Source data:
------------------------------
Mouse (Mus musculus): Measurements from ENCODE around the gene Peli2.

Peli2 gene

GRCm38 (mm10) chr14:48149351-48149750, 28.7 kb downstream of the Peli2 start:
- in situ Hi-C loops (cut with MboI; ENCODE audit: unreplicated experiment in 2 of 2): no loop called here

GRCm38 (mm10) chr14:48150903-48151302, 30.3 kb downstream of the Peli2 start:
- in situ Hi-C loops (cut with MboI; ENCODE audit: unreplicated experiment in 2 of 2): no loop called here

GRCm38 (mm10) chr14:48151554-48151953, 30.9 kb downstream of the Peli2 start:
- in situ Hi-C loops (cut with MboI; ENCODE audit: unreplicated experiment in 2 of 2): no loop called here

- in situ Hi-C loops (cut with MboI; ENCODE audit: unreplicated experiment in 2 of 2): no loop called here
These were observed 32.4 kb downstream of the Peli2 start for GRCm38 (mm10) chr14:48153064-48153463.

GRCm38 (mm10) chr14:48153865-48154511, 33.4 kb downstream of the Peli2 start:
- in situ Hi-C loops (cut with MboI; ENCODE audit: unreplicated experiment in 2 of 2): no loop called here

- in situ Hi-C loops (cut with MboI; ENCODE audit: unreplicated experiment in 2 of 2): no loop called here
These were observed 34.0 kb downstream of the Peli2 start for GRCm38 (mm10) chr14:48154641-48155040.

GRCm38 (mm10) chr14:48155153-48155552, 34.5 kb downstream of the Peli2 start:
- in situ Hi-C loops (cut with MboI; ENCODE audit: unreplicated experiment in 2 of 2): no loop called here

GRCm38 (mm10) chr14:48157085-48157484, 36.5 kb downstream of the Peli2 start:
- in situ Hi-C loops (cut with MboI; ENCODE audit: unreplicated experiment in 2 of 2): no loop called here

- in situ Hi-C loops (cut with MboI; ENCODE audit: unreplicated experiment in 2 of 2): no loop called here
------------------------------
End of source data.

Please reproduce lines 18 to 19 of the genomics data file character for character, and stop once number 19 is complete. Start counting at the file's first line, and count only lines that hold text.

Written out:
- in situ Hi-C loops (cut with MboI; ENCODE audit: unreplicated experiment in 2 of 2): no loop called here

- in situ Hi-C loops (cut with MboI; ENCODE audit: unreplicated experiment in 2 of 2): no loop called here